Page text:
So, just to sum it up:
    If you have a AVCHD camera and you wish to find a way to quickly convert them, this is the thing to buy.
    But... hypothetically speaking, if someone hands over to you some DivX or MKV that you, for some reason, want to convert without that much effort... well, for that I could never recommend Turbo.264 HD. All those constant errors and the lack of proper support from Elgato, make of this more of a headache than it should be. For those I would have to recommend a SVN version of Handbrake.
    [Version 1.0.3]


    vuduimaging commented on 21 May 2008
    I bought the Turbo.264 from ElGato and WAS very excited about it. But once I recently encoded a movie using Handbrake I will NOT go back to Turbo.264. Handbrake video quality is MUCH better than what comes out of this ElGato hardware/software combination.
    [Version 1.3]

    4 Replies


    Leppe replied on 22 May 2008
    Heh??? You can adjust all the standard settings in Turbo.264 (and you can make your own presets) so you can improve quality just like like in Handbrake.

    In Turbo.264 you have standard settings like "iPod High, iPod standard, etc." and if you press "edit" in the same pull down menu you are able to set things (quality, audio) just like you want.

    For example:
    Video settings in Turbo.264:
    -Size: resolution
    -Aspect Ratio: 4:3, 14:9, 16:9, wide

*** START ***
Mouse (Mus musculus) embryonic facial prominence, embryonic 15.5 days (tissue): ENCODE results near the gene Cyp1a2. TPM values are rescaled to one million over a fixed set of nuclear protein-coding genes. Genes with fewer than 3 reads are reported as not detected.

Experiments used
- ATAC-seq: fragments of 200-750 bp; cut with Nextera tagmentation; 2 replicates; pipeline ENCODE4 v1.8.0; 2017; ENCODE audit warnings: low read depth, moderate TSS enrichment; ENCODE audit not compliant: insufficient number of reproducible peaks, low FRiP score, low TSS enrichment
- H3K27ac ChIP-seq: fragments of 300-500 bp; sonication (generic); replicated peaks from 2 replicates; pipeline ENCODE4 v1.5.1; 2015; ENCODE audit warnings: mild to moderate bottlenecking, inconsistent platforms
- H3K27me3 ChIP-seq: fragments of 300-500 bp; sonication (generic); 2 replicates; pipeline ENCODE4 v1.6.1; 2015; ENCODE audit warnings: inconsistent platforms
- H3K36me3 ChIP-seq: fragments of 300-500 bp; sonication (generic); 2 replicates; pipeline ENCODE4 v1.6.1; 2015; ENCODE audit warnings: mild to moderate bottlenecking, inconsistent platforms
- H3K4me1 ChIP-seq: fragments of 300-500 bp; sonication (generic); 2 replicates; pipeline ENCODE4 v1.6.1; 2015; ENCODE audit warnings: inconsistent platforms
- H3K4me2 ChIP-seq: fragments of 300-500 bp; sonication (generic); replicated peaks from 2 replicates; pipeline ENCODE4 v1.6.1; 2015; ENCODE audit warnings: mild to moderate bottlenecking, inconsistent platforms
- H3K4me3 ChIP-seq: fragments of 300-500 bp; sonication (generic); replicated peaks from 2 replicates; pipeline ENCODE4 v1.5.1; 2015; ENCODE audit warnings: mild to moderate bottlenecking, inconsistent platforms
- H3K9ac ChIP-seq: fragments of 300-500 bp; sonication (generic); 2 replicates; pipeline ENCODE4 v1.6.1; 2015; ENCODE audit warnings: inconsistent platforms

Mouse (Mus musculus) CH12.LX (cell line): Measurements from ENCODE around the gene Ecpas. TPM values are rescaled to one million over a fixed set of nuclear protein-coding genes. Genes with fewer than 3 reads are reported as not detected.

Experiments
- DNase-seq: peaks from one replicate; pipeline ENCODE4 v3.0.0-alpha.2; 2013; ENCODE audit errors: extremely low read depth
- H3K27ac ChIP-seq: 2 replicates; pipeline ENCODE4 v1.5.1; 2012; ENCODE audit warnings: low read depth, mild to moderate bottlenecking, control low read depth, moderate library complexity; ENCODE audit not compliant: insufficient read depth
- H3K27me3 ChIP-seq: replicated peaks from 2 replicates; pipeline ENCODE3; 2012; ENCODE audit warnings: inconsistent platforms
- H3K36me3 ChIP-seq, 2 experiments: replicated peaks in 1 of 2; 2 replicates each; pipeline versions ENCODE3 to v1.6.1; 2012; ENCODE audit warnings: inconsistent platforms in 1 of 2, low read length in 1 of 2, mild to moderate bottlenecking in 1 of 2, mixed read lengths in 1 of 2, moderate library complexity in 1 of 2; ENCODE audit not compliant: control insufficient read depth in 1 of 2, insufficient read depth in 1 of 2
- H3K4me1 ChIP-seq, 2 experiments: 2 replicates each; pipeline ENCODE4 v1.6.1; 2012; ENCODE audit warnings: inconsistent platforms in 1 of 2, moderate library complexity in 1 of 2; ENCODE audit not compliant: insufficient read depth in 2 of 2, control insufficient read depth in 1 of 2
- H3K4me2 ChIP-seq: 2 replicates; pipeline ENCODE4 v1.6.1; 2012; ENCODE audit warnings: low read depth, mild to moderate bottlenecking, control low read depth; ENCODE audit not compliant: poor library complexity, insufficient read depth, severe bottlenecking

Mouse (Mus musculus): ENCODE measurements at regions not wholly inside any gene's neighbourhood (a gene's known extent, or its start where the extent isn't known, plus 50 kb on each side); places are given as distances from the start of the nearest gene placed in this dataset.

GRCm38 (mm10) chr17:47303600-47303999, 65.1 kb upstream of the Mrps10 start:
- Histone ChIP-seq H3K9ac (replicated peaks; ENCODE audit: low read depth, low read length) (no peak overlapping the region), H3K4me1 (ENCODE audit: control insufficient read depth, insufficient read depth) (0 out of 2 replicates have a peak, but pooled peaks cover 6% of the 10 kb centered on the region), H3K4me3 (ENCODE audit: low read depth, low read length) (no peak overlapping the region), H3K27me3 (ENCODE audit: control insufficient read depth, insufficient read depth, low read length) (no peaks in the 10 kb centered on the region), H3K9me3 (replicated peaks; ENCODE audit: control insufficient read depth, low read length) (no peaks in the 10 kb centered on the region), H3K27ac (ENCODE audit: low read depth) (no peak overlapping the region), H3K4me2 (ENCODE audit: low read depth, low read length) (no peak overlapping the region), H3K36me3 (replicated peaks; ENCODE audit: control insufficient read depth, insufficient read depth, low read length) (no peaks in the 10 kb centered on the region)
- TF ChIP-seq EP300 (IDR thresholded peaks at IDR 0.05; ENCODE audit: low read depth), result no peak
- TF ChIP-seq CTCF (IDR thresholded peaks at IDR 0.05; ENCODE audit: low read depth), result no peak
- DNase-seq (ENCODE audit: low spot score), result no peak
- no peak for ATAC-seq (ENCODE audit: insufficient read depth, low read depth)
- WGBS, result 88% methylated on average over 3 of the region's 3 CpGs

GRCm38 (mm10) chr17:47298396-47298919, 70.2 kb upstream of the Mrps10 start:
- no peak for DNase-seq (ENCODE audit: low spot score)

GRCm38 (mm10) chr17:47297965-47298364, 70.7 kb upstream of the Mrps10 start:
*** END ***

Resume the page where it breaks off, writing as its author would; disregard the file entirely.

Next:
-Framerate: all the standards from 15 to 30 but also custom!
    -Data Rate

    Audio settings in Turbo.264:
    -Sample Rate: 24000, 32000, 44100 & 48000 khz
    -Channels: Mono/Stereo
    -Data Rate: from 64 to 160 kbps

    And it also depends on the source file...

    What about speed?
    I can't believe that Handbrake comes even close! Did you ever converted a 2 houres long high quality movie with both apps?

    Never the less, if you don't like Turbo.264 you can always use Quicktime. The Elgato turbo 264 stick is fully integrated with Quicktime and gives you even more speed (just a few fps). And you also can use the x264 software based codec in Quicktime.

    Handbrake is a good product and free. But you can't compare, in my opinion, both programs.
    One program (Turbo.264) is for a hardware codec baked in a microchip (the Elgato turbo 264) and the other program is using the x264 software based codec.

    If you want speed (64bits with more then 4Gb RAM Macs) in Handbrake you lose compability with iTunes, iPod, Apple TV...

    A person is free to use what he thinks is the best.
    I quote you: "But once I recently encoded a movie using Handbrake I will NOT go back to Turbo.264." end quote.
    Did you even tried version 1.3?
    Did you even tried other video/audio settings or even Quicktime?

    Before I bought Elgatos Turbo 264 stick I tried many programs! Handbrake but also shareware with big promises... For me this is the best solution!
    I converted my entire Video folder with Turbu.264. 60 Gb of video files I had collected over the years and in various formats in just a few days ;-).